Drilling Down Into A Patient Safety Elective Curriculum

In my last post, I gave an overview of the curriculum and structure for the Patient Safety elective we designed and offered at the University of Illinois College of Medicine. Each patient safety domain studied was covered through comprehensive and collective literature reviews addressing research questions with the guided focus I provided. The students then discussed their response online, furthering the groups critical thinking around each topic. I added additional “devil’s advocate” and real world comments to the discussions in order to push the critical thinking in each area.

An example of how a few of the patient safety topics (or domains) were studied in greater depth follows. Please share your curriculum content, or comment on how we can improve our course going forward.


The goal of this module was to (a) introduce the students to the adult, online learning methodology used in the elective, and (b) take what at first appears to be a simple task – defining “adverse event” – and show the students that the task is not as easy as it first appears. Because of a lack of harmonization of message from many of the leading safety and quality organizations through the years, we have had many different definitions offered up. As many say “if you can’t define it, you can’t measure it”.

Research Questions:

Healthcare frequently uses the term “adverse event” to describe different patient safety incidents or occurrences. Pharmaceutical companies use the term “adverse event” differently. Through a search of the literature and interactive discussion, students are expected to:

  1. Discuss different ways in which the term “adverse event” has been used.
  2. Come to a consensus definition of “adverse event.”


The goal of this module is to understand the history of the patient safety movement and the role the Institute of Medicine (IOM) has played in its evolution. Upon successful completion of this module, students will have:

  1. Learned about and discussed the IOM report “To Error is Human: Building a Safer Health System,” and the impact of the report on the patient safety movement.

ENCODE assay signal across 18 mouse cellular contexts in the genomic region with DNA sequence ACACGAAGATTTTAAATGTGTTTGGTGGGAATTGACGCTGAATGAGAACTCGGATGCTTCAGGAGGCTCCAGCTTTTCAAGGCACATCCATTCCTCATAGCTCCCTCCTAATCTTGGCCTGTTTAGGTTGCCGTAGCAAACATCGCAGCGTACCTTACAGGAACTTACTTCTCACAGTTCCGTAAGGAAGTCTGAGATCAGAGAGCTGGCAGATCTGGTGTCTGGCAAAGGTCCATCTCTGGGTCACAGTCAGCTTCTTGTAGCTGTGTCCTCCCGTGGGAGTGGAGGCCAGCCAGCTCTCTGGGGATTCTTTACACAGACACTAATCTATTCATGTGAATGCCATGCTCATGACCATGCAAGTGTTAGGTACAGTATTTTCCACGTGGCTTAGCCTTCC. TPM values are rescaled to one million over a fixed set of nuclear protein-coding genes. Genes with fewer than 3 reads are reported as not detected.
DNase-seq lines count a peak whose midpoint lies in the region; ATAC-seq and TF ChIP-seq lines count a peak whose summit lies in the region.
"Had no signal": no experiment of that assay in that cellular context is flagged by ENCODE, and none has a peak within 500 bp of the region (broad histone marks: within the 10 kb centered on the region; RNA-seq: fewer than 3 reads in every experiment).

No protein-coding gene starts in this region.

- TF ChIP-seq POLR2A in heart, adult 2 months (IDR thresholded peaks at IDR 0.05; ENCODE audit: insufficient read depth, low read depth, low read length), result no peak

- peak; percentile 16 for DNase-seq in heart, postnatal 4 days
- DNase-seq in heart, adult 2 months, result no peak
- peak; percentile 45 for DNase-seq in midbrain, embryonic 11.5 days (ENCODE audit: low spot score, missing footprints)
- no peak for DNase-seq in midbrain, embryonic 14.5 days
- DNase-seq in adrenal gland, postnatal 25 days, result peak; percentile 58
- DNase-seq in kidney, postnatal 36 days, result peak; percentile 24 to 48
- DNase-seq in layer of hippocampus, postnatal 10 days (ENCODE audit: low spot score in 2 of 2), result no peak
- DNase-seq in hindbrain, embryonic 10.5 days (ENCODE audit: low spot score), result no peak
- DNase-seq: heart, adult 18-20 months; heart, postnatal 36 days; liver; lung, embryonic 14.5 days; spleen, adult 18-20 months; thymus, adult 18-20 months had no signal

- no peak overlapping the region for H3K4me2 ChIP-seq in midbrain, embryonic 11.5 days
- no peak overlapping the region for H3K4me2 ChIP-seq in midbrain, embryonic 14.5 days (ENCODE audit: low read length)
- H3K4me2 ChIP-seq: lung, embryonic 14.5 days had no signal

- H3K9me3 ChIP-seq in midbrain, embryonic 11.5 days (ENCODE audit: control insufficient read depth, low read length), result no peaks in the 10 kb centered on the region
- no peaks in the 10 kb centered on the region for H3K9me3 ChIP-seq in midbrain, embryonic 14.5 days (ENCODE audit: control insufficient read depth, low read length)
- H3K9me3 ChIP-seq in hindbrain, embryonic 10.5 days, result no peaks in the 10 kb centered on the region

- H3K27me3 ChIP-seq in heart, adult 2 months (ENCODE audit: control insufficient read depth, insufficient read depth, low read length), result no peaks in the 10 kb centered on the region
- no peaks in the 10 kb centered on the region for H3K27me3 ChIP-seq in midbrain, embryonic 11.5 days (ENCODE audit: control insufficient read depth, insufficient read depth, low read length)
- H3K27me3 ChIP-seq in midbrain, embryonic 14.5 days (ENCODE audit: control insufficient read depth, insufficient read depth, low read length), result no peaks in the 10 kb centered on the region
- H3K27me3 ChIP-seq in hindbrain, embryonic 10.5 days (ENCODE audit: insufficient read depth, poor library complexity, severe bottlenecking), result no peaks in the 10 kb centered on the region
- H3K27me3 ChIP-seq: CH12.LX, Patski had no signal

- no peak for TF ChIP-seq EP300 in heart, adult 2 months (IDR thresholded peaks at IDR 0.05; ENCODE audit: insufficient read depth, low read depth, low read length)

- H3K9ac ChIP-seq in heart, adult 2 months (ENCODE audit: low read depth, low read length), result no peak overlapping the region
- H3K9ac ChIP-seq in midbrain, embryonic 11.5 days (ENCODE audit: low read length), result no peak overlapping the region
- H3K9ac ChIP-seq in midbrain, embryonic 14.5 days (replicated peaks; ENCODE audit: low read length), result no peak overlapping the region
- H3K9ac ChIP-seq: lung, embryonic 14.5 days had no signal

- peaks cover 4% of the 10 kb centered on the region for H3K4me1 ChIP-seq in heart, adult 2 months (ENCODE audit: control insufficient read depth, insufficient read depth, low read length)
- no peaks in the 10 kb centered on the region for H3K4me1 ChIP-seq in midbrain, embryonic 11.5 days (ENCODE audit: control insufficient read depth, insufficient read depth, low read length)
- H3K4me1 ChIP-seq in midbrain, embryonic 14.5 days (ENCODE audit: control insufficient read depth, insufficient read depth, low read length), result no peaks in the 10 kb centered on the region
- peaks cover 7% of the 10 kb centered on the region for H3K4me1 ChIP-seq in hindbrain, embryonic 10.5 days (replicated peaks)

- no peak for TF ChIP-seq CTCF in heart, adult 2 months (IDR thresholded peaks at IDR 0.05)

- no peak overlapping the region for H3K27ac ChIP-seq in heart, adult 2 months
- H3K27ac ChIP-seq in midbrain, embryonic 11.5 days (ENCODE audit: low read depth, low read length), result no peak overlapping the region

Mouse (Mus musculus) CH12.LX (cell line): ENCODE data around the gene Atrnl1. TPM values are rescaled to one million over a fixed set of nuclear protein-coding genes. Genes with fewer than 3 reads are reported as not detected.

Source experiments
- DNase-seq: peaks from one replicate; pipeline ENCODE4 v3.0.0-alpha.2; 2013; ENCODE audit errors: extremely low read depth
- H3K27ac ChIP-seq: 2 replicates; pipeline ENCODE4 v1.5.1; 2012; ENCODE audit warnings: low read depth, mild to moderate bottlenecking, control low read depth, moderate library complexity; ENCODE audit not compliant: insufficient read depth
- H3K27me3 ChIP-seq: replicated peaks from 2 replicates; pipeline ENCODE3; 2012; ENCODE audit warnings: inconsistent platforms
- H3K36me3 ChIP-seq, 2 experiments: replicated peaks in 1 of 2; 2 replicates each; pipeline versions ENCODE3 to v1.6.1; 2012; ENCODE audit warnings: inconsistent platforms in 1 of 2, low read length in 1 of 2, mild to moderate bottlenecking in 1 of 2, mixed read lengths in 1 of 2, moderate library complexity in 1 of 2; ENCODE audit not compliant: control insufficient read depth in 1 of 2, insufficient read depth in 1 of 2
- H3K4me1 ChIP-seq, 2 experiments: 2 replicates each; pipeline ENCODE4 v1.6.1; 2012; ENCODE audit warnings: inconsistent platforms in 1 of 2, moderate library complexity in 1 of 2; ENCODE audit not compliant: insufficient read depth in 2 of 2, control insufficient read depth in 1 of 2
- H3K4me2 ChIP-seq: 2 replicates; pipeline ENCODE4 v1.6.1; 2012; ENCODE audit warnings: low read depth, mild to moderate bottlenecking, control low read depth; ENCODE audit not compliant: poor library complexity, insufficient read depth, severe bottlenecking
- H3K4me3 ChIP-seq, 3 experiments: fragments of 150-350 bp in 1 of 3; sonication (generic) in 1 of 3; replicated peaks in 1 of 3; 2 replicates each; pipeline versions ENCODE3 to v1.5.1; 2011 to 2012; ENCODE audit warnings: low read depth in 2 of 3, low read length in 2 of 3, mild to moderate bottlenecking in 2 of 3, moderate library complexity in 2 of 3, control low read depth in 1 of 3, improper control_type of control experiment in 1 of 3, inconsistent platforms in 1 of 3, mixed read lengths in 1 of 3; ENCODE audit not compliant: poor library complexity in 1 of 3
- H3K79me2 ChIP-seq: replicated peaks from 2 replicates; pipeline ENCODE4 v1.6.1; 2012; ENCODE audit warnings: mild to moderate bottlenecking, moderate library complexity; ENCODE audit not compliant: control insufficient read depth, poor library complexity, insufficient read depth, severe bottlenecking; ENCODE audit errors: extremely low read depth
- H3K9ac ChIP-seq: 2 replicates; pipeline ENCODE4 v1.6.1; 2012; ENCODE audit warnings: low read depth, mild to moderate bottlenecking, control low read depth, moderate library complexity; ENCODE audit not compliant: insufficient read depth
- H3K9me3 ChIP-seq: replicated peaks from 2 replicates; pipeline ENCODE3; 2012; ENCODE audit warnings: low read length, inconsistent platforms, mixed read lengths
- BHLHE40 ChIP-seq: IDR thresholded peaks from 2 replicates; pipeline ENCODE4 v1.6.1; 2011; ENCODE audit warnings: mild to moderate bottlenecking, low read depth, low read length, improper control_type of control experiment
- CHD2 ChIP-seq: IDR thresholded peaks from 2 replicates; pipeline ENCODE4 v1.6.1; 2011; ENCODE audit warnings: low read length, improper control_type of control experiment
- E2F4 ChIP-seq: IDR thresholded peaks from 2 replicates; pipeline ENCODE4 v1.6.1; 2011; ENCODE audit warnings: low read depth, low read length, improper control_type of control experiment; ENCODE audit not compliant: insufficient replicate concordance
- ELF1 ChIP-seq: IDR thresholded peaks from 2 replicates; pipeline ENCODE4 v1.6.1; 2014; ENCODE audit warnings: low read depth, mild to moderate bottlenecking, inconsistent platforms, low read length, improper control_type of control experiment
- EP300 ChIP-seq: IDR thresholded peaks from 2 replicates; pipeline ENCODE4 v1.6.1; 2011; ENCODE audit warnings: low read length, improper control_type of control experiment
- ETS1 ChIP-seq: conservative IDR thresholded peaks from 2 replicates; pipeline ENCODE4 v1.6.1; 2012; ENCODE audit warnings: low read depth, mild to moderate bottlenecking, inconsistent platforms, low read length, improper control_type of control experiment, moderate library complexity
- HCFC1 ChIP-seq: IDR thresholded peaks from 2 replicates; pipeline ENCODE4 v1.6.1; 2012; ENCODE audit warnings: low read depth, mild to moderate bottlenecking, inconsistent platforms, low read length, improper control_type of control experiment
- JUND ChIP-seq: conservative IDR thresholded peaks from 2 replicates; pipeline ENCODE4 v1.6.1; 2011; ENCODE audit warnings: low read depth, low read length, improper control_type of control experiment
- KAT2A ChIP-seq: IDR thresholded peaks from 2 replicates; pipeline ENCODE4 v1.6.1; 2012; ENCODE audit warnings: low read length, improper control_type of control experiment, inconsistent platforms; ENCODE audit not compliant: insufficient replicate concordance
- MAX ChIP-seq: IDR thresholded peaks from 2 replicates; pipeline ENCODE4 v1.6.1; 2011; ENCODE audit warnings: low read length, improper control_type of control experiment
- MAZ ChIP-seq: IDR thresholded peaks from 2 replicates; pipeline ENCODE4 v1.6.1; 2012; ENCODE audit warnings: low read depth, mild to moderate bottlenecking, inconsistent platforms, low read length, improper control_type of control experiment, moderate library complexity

2. Discussed and gained a greater appreciation of the follow-up IOM reports, their conclusions and recommendations for safer healthcare.
  3. Identified key political, societal and regulatory drivers helping push the patient safety movement forward.

Research Questions:

Through a search of the literature and interactive discussion, each group of students will:

  1. Identify which studies the IOM used for their annual, preventable death rate conclusions?
  2. Discuss the validity of the IOM’s conclusions, and be able to defend the answer given.
  3. Discuss if/how leadership in politics, business and society effectively began implementing change after the first IOM report. Pick one of these three sectors – discuss and defend your position using specific examples based on a review of the literature.


Upon successful completion of this module, students should be able to:

  1. Articulate what other industries can teach us about creating conditions for delivering safe patient care.
  2. Describe the appropriate use of qualitative (i.e. focus groups, interviews, observations) and quantitative methods (i.e. risk and hazards analysis, FMEA, RCA, PRA) when assessing complex and hazardous operations.
  3. List key elements of creating effective reporting systems in healthcare.
  4. Identify key principles of High Reliability Organizations (HRO), and the risk management and hazard reduction tools that underlie the creation of a safety culture.

Research Questions:

  1. What are the key risk management concepts non-medical industries use to manage their high-risk operations?
  2. What is a safety culture and how can it help enable creating reliable and patient centered care?
  3. What can we learn from HRO research that can help inform patient safety practices in healthcare?

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